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De Loy's Ape (Ameranthropoides loysi) ____ South America

south america de loys ape ameranthropoides loysi spider monkey

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#1 jayjeti



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Posted 18 February 2015 - 02:53 AM

A South American ‘ape’?





The familiar, cropped version of the De Loys' ape photo - the creature is sat on a crate, propped up with a stick. That giant organ between its legs is typical of the females of a certain group of South American primates. That's right, this is not a male, and that is not a penis.


Arguably one of the most fascinating episodes in cryptozoological history involves the alleged South American primate species Ameranthropoides loysi, proposed as a new species by anthropologist George Montandon in 1929. This large, allegedly new primate species is represented only by a single photograph, allegedly taken on the Colombian-Venezuelan border by Swiss geologist François De Loys in 1920. De Loys claimed that he and his party encountered two of these bipedal, erect-walking primates, shot one of them dead, and propped its body up on a wooden crate before taking the famous (and famously creepy) photograph so familiar from books on monsters and mysteries.


The creature was supposedly very large (De Loys said 1.5 m tall), tailless, and with a human-like tooth count. Combined with its erect form of habitual bipedality, it was – according to De Loys – wholly different from all known South American primates (or platyrrhines), and perhaps a convergently evolved South American ‘ape’. The story has been discussed several times in the cryptozoology literature, most usefully by Heuvelmans (1995), Shuker (1991, 2008) and Urbani & Viloria (2009).


The less frequently seen uncropped version of the photo. Note the plants on either side -- some authors with botanical expertise have claimed that these show how the photo couldn't have been taken where Montandon said it was.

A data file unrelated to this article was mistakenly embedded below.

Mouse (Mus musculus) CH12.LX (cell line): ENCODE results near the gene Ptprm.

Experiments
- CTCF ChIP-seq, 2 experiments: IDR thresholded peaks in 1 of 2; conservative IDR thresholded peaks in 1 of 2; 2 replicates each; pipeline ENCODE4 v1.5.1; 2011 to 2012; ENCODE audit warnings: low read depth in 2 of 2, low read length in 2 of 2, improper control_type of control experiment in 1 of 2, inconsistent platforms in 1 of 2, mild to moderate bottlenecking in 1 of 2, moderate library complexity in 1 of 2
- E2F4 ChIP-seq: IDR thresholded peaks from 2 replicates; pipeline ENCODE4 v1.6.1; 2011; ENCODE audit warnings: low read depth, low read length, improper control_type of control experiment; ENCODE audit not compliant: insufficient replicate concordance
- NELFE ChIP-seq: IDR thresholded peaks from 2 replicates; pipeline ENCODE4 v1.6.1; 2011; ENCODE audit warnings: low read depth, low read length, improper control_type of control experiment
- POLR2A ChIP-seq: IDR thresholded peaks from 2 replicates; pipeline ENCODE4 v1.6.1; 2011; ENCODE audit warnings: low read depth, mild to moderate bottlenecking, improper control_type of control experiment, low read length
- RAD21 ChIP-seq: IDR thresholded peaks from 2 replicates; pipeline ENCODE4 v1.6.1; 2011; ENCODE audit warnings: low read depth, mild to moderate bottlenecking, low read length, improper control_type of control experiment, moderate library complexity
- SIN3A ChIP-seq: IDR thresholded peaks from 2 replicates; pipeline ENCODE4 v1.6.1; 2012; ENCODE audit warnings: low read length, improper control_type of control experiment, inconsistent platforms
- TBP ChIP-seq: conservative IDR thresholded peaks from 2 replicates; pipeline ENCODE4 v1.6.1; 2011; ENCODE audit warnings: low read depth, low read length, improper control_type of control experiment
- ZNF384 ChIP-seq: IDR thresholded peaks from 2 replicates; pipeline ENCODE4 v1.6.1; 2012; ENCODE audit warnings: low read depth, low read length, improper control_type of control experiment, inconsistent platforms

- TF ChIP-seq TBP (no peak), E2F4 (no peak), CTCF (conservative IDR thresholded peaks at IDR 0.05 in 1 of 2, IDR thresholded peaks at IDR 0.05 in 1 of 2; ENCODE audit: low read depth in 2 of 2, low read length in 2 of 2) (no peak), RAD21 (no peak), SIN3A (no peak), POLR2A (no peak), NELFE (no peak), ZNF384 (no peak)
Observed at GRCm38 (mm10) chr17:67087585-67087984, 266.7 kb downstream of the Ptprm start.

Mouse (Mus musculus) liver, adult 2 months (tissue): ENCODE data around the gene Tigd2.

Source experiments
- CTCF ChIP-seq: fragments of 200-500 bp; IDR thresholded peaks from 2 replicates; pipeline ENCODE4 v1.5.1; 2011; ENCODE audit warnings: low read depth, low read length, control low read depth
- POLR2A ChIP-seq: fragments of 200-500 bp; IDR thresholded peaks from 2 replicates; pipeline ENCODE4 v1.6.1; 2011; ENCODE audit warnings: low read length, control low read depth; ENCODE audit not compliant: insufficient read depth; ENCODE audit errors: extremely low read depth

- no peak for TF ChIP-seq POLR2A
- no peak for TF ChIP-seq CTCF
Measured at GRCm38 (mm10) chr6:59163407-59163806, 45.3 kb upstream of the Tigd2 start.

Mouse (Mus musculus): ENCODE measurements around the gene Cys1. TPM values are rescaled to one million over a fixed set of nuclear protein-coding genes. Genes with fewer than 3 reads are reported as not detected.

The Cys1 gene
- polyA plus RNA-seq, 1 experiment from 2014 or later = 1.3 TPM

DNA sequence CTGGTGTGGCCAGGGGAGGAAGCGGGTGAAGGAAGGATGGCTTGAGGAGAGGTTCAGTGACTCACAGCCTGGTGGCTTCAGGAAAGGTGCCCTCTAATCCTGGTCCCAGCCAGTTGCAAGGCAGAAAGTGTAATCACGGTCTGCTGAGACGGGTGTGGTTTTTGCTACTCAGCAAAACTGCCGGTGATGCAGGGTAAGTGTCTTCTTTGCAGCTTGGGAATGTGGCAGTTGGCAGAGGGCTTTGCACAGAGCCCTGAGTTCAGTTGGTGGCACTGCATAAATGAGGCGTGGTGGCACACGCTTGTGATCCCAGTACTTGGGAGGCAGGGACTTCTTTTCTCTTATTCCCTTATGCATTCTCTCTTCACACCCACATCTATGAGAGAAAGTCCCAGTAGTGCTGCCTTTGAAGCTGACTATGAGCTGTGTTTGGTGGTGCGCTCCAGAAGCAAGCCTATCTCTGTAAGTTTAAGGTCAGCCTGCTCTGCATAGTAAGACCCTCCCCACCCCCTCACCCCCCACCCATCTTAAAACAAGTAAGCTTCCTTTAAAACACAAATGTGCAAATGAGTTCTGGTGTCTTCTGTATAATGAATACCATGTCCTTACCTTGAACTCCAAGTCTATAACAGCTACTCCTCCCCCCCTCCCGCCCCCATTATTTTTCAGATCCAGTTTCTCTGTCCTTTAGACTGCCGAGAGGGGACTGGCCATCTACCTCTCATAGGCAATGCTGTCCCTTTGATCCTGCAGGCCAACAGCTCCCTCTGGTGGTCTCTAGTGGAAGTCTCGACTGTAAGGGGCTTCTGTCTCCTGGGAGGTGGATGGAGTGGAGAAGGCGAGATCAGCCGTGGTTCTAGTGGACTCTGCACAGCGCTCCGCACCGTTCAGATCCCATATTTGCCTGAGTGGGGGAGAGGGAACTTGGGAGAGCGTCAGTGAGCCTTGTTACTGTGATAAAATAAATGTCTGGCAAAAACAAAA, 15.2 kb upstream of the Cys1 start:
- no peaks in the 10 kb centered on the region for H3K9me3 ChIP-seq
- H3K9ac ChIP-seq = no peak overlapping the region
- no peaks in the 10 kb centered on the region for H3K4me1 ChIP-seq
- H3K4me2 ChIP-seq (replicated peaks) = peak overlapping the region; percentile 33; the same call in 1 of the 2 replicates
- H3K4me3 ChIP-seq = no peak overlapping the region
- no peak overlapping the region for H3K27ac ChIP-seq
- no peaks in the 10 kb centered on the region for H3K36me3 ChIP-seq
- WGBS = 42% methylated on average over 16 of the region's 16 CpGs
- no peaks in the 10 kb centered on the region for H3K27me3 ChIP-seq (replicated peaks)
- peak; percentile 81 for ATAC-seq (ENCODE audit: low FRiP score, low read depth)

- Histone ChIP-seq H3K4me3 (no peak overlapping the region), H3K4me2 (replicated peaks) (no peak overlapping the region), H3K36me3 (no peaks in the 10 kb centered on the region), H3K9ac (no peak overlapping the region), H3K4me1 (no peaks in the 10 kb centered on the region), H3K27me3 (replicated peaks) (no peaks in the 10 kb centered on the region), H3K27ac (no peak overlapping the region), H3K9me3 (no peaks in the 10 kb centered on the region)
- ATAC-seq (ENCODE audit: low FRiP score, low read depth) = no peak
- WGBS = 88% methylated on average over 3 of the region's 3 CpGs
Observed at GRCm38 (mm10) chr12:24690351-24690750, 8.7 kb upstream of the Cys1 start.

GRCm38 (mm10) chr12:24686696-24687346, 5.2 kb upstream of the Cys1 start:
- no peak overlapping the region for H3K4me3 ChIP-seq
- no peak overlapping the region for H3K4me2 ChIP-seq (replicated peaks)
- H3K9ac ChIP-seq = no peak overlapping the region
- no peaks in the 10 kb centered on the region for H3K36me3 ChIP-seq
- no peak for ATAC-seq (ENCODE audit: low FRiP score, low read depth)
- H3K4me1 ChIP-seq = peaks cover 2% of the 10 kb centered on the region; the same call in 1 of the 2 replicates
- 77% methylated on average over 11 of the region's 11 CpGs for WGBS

A sceptical look at De Loys’ ‘ape’


Montandon’s naming of A. loysi and De Loys’ alleged discovery of it were both treated with immediate scepticism across Europe (Keith 1929). The fact that no part of the specimen had been retained was one problem. De Loys argued that the remains had either been lost due to accident, or became destroyed due to mistreatment (the skull, for example, supposedly corroded away after being used as a salt container).

#2 SRA Andy

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Posted 19 February 2015 - 01:28 PM

I have always been skeptical of this one for several reasons.


1. It looks a lot like a spider monkey, and with no back shot to prove it is "tail-less" there is no proof of this feature.

2. It's hands are obviously constructed for arboreal movement and brachiation.  Not typical of a biped ground dweller.

3. It's feet have a very large, well developed opposable big toe. This is also a trait seen in arboreal species and not an adaptation that would be suited to bipedal movement.

4. There is nothing in the picture to indicate the size of the animal. We have no idea how big the crate is.


It does however look very similar to the Black Spider Monkey.




Or other Spider Monkey Species (personally, i think it is closest to the Varigated Spider monkey as seen in the first two pictures below):






Don't Believe, Know.

#3 jayjeti



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Posted 19 February 2015 - 03:29 PM

Funny, I was also thinking it resembled a spider monkey, and my biggest problem was the feet.  Seeing how they are indigenous to Central and South America I think that's the most likely call.  But I posted it anyway since it's labeled as a possible bipedal cryptid.

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